Prepayment of loan

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Prepayment is the early repayment of a loan by a borrower, in part (commonly known as a curtailment) or in full, often as a result of optional refinancing to take advantage of lower interest rates.[1]

In the case of a mortgage-backed security (MBS), prepayment is perceived as a financial risk—sometimes known as "call risk"—because mortgage loans are often paid off early in order to incur lower interest payments through cheaper refinancing. The new financing may be cheaper because the borrower's credit has improved or because market interest rates have fallen; but in either of these cases, the payments that would have been made to the MBS investor would be above current market rates. Redeeming such loans early through prepayment reduces the investor's upside from credit and interest rate variability in an MBS, and in essence forces the MBS investor to reinvest the proceeds at lower interest rates.[1] If instead the borrower's opportunities deteriorate (creditworthiness declines or market interest rates rise), then the borrower loses the incentive to refinance, since the existing mortgage interest rate cannot be reduced with a new mortgage. The fact that MBS investors are exposed to downside prepayment risk, but rarely benefit from it, means that these bonds must pay an incrementally higher interest rate than similar bonds without prepayment risk, to be attractive investments. (This is the embedded "option cost" that results in a lower option-adjusted spread.) Similar issues arise for callable bonds in the American municipal, corporate, and government agency sectors.

As another way to compensate for prepayment risk (which is a reinvestment risk), a prepayment penalty clause is often included in the loan contract.[2] "Soft" prepayment terms can allow prepayment without penalty if the home is sold. "Hard" prepayment terms do not allow any exceptions without penalty.

Bond issuers can mitigate some prepayment risk by issuing what are called "super sinker" bonds. Super sinkers are usually home-financing bonds that repay bondholders their principal quickly if homeowners prepay their mortgages. In other words, mortgage prepayments are used to retire a specified maturity. Super sinkers are likely to be paid off in a relatively short time. As a result, the bondholders may receive higher long-term yields after only a short period.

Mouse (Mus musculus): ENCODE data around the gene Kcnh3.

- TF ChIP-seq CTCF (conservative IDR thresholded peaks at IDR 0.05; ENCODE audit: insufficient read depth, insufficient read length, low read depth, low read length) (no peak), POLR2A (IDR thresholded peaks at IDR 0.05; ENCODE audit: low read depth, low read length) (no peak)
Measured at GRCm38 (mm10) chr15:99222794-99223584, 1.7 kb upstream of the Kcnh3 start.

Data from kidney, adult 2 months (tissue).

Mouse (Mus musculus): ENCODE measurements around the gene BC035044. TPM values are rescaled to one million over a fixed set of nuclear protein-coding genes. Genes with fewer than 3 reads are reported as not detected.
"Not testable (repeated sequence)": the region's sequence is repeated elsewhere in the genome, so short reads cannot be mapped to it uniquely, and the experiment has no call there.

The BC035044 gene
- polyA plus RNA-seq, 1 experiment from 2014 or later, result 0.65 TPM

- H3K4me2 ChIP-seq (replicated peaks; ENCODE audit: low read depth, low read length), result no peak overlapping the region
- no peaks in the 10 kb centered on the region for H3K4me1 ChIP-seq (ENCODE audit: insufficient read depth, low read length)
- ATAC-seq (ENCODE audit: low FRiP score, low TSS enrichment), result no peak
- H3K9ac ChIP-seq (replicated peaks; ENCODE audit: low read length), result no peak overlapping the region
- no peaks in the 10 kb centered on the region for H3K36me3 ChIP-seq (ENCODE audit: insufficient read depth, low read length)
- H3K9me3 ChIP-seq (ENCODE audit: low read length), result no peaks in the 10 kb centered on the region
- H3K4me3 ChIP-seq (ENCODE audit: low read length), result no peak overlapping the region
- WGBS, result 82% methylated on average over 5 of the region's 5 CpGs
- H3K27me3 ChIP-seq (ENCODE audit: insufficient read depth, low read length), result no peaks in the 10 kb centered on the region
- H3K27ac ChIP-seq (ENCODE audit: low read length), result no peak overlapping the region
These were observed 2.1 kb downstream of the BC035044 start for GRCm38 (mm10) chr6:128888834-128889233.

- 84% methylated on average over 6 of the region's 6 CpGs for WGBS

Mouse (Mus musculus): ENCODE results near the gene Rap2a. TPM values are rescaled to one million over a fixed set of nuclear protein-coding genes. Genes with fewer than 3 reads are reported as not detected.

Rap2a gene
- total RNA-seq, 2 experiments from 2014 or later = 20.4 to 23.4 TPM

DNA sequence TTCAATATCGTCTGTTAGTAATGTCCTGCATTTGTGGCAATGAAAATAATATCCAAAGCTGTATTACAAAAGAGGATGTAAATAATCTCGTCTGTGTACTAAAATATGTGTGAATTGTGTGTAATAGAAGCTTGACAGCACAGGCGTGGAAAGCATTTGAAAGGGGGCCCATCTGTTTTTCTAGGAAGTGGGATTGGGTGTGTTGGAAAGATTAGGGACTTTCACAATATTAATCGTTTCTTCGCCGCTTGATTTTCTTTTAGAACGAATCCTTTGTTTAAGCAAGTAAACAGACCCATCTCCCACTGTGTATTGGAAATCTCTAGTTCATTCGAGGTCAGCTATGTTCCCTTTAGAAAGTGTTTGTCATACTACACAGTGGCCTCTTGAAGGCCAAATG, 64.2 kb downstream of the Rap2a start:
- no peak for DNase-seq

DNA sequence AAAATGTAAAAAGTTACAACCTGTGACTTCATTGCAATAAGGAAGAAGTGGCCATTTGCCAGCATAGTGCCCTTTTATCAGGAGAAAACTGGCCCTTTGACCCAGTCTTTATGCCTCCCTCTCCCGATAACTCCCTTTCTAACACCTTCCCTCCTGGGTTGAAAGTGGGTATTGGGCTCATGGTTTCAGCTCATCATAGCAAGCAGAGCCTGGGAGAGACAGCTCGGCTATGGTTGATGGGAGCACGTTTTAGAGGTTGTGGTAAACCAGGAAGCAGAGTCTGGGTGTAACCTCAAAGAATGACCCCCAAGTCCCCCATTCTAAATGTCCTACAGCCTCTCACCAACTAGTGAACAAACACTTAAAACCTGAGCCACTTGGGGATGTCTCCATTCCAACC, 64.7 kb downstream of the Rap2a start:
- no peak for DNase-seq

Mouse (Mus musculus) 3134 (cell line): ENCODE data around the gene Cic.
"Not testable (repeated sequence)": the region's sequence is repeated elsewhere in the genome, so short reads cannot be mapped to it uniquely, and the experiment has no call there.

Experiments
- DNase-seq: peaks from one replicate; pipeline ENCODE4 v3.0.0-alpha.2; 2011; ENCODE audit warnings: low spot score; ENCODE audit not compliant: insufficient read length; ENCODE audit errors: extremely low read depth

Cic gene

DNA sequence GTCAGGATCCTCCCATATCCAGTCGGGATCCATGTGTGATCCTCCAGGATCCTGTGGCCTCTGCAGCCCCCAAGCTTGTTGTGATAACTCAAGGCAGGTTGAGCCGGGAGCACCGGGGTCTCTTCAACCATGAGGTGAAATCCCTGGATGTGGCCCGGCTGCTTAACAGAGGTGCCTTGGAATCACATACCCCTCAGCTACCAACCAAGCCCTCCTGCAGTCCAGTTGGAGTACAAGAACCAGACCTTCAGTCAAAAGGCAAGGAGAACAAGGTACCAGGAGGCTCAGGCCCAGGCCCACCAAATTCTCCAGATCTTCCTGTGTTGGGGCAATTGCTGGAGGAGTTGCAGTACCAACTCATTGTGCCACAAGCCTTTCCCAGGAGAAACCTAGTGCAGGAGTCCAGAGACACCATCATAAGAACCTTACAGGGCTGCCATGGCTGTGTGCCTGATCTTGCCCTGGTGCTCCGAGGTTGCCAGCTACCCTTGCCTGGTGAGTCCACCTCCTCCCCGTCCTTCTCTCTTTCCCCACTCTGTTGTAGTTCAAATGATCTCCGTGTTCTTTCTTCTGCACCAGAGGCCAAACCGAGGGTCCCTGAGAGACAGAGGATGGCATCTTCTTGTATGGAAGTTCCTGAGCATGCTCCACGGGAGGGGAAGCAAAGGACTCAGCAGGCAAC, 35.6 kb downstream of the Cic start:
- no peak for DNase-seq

Individual borrowers who expect to prepay their loans early should generally favor a combination of lower principal balance and higher interest rate (which stops accruing after prepayment), rather than a below-market interest rate and higher principal balance (which much be paid in full, regardless of prepayment). In general, only borrowers who expect to keep their loans for many years should opt for below-market interest rates by paying mortgage origination points or forgoing automobile rebates.

Homeowner prepayment decisions are impacted by a number of variables and are notoriously hard to predict, adding another layer of uncertainty to investing in MBS markets.[1] Prepayment speeds can be expressed in SMM (Single Monthly Mortality), CPR (Conditional Prepayment Rate, which is the annually compounded SMM), or PSA (percentage of the Public Securities Association prepayment model). For mortgages at least 30 months old, 100% PSA = 6.0% CPR = 0.51% SMM, equivalent to the full prepayment of 6% of a pool's remaining mortgages each year.[3]


  1. ^ a b c Lemke, Lins and Picard, Mortgage-Backed Securities, Chapter 4 (Thomson West, 2013 ed.).
  2. ^ "Simply Mortgages — When Do I Pay a Prepayment Penalty?". Archived from the original on 2010-05-04. Retrieved 2010-04-10.
  3. ^ Hayre, Lakhbir, Salomon Smith Barney Guide to Mortgage-Backed and Asset-Backed Securities (Wiley: 2001) ISBN 978-0-471-38587-5, p.24